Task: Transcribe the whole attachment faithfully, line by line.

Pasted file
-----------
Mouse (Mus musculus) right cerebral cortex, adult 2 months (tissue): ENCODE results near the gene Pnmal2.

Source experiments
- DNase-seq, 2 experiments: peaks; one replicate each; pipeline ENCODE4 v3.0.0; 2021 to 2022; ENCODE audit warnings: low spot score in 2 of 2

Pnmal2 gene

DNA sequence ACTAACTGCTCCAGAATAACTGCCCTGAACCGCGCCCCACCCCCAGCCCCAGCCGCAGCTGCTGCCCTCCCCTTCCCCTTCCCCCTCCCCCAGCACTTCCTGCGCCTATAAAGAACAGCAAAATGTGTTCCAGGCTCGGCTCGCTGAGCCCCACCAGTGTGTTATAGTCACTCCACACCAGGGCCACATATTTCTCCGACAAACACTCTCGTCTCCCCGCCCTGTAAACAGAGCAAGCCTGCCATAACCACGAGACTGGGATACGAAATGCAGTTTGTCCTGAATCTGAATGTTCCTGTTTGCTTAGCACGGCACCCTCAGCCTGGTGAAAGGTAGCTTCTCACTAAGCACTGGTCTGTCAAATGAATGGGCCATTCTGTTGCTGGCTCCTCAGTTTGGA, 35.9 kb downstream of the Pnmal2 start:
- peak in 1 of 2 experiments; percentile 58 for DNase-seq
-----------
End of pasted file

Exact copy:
Mouse (Mus musculus) right cerebral cortex, adult 2 months (tissue): ENCODE results near the gene Pnmal2.

Source experiments
- DNase-seq, 2 experiments: peaks; one replicate each; pipeline ENCODE4 v3.0.0; 2021 to 2022; ENCODE audit warnings: low spot score in 2 of 2

Pnmal2 gene

DNA sequence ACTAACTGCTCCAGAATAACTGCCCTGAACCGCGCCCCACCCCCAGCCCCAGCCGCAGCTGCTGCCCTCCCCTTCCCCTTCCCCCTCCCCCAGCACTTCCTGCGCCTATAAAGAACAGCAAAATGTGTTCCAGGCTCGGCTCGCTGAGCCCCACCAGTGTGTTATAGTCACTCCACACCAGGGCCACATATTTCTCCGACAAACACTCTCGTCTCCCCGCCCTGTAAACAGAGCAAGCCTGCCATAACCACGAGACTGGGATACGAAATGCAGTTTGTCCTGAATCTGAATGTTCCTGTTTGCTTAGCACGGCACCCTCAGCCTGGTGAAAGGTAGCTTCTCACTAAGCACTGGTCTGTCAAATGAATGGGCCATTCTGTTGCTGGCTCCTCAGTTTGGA, 35.9 kb downstream of the Pnmal2 start:
- peak in 1 of 2 experiments; percentile 58 for DNase-seq